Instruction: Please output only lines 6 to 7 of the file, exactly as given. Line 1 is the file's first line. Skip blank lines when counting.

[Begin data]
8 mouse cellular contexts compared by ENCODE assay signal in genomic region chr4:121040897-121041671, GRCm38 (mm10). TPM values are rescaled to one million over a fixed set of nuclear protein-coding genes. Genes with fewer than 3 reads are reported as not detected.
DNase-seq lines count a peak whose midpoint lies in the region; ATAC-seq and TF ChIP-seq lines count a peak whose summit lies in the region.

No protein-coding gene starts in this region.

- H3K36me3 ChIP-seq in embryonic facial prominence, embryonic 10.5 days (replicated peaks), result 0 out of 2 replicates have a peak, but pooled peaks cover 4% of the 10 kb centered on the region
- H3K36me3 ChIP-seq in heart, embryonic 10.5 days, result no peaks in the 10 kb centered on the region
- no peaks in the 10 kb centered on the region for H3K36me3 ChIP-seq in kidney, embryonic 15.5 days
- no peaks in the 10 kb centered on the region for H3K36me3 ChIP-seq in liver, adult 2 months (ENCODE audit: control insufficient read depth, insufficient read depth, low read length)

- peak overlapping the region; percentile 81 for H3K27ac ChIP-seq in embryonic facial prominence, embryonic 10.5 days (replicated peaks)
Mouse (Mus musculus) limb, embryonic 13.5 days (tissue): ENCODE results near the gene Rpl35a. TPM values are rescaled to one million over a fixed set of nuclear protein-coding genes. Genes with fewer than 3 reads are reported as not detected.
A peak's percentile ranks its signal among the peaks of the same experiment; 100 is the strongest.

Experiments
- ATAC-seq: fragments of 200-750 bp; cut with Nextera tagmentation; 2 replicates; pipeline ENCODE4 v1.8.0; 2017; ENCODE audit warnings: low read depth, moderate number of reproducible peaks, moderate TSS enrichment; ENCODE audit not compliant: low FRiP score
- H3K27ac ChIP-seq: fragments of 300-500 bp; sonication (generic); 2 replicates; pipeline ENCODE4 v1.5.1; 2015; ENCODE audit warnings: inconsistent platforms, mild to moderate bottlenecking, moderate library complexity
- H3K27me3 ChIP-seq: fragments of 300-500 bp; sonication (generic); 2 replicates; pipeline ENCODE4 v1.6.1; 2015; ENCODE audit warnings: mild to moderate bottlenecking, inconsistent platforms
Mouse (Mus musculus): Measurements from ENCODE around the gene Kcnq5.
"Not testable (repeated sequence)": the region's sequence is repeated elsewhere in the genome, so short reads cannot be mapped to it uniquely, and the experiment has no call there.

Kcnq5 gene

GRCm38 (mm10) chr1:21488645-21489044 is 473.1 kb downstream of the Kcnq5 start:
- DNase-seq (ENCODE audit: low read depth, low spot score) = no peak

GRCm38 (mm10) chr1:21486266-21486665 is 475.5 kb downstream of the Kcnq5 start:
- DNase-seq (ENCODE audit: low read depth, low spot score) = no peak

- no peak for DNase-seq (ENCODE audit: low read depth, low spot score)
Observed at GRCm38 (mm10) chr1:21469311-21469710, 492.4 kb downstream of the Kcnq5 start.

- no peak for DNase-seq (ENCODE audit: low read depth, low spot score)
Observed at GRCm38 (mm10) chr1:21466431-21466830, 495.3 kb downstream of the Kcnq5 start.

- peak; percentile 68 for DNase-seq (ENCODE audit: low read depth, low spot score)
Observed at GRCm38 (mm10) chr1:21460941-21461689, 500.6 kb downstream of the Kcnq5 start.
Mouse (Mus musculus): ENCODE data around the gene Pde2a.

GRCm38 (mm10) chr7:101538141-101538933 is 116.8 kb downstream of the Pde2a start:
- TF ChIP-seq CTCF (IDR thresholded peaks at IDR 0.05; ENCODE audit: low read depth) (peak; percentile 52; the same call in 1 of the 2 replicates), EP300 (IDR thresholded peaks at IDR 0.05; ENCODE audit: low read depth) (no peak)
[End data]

- no peaks in the 10 kb centered on the region for H3K36me3 ChIP-seq in kidney, embryonic 15.5 days
- no peaks in the 10 kb centered on the region for H3K36me3 ChIP-seq in liver, adult 2 months (ENCODE audit: control insufficient read depth, insufficient read depth, low read length)